Listen, give yourself a chance to hear, read the Newer Testament. Then the forgiveness sought will be found, without fake tears, but with a pure heart. God will do that for you. Privately, just for you. How awesome is that!

12 February 2010

Second chances


"Road Trip 2010"
Originally uploaded by bobmendo
My son's commercial, airing now on Channel 10 in Australia, is advertising a segment of "So you think you can dance." For those who don't know about the show, here's how it works. Dancers try out in many cities around the country, in October and November. The selectors and judges choose 100 people from all the cities to come to Sydney for the "Top 100" shows. That's the show which is aired each January on the television.

Then after the first three shows are aired, the "Top 20" are selected (by de-selecting the other 80). Then each week, 2 more dancers lose and the show culls the Top 10, and finally Australia's Best Dancer. That's how the season works.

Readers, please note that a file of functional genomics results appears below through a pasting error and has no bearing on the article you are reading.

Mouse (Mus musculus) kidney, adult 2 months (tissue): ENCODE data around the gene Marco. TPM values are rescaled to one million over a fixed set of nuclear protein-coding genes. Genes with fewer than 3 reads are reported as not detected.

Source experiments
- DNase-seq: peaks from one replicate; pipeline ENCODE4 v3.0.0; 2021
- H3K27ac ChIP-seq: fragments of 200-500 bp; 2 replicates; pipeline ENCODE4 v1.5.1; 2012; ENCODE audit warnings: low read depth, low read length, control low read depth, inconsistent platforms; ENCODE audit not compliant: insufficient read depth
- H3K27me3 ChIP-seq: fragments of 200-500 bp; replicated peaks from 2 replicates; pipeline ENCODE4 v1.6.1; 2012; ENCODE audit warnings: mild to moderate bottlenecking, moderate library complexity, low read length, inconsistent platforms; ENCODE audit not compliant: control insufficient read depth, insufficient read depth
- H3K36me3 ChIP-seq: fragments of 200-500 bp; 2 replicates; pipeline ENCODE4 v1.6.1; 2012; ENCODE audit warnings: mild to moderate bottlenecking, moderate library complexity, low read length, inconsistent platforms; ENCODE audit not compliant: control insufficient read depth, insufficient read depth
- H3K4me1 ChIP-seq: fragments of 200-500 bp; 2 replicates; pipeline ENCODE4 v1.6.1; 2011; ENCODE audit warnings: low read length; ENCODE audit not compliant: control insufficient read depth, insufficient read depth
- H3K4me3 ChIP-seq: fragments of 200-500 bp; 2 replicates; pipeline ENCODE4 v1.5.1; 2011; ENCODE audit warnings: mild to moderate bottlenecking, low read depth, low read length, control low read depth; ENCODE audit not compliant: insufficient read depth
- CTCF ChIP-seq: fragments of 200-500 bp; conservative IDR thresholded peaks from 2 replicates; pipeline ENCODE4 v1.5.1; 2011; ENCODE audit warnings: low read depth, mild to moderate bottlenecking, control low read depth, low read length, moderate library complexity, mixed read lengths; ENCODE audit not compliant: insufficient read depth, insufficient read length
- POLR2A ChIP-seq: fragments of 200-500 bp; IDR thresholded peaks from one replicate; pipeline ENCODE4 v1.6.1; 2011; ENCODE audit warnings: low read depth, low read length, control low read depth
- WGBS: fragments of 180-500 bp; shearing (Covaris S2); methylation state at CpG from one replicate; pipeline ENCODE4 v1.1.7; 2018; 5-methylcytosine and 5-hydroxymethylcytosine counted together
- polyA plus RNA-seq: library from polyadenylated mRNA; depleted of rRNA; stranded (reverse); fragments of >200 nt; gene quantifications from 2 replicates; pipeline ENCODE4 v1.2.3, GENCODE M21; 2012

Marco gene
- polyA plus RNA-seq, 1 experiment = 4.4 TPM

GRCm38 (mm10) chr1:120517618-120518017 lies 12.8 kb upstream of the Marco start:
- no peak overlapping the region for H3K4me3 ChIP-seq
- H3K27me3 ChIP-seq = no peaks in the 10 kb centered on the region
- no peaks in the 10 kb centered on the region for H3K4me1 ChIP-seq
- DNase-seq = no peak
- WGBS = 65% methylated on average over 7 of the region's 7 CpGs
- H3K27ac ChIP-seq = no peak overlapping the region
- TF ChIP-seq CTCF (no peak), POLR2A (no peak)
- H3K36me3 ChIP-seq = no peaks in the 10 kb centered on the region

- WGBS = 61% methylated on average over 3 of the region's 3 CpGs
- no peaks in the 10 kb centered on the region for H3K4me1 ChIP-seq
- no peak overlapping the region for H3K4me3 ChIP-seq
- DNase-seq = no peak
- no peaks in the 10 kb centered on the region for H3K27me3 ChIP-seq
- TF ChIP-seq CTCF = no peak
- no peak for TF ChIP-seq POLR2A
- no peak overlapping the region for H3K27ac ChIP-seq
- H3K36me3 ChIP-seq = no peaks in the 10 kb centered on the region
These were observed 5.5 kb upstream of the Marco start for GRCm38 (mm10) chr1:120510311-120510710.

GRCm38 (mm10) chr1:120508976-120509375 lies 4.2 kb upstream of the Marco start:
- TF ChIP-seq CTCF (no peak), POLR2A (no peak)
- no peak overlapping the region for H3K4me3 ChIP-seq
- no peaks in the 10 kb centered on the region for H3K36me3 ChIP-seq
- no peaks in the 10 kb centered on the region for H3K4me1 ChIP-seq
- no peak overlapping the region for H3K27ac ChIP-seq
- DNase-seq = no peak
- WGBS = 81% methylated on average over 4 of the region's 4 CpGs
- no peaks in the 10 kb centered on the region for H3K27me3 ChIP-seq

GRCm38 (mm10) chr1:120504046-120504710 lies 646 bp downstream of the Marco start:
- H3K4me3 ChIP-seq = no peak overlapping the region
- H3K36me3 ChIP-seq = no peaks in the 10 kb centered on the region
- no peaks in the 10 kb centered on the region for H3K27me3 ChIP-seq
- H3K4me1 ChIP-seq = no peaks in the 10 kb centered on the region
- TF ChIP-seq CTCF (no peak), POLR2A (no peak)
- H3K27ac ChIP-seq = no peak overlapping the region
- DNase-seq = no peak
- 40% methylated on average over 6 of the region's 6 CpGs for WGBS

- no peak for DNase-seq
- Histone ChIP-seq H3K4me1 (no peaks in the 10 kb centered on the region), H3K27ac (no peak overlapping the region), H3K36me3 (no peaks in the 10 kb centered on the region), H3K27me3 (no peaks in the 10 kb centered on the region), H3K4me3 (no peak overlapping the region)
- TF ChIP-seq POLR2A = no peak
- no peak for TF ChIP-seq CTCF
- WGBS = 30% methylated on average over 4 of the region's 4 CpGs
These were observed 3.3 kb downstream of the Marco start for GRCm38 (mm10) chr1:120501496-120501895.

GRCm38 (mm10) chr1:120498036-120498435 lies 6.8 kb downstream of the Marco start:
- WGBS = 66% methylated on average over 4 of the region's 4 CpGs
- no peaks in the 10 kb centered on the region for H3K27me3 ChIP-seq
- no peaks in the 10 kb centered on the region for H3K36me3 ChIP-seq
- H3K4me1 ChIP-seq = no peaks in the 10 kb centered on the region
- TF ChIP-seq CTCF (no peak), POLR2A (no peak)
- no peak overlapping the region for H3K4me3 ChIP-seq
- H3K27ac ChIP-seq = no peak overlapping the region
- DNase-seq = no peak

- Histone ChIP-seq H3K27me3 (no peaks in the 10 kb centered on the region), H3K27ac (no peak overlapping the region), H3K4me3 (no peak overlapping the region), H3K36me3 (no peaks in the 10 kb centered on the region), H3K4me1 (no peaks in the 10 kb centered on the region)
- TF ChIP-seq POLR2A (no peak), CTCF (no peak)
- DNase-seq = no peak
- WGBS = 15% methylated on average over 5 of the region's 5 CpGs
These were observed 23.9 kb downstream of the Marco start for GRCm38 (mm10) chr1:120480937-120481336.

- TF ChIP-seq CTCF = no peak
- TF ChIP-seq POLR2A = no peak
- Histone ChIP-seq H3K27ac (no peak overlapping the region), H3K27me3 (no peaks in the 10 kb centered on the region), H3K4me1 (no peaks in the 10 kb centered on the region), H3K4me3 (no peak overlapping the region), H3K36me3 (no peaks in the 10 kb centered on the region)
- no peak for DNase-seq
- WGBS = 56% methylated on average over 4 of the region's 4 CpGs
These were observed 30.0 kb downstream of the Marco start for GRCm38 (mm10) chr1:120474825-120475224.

So what Nate is talking about on this video clip is that "Top 20" dancers who lose one week will join him on this road trip, and teach others on the road. So although they lose, they get a second chance (and maybe more) to be on the show.

That's really a great idea.

But wait, there's more. The folks on the road, who will meet Nate, his crew, and the others are also being given a second chance. You see, some of them might have been those who tried out and auditioned in Perth or Adelaide. And then got knocked out of the tryouts. But now they are being given a 2nd chance.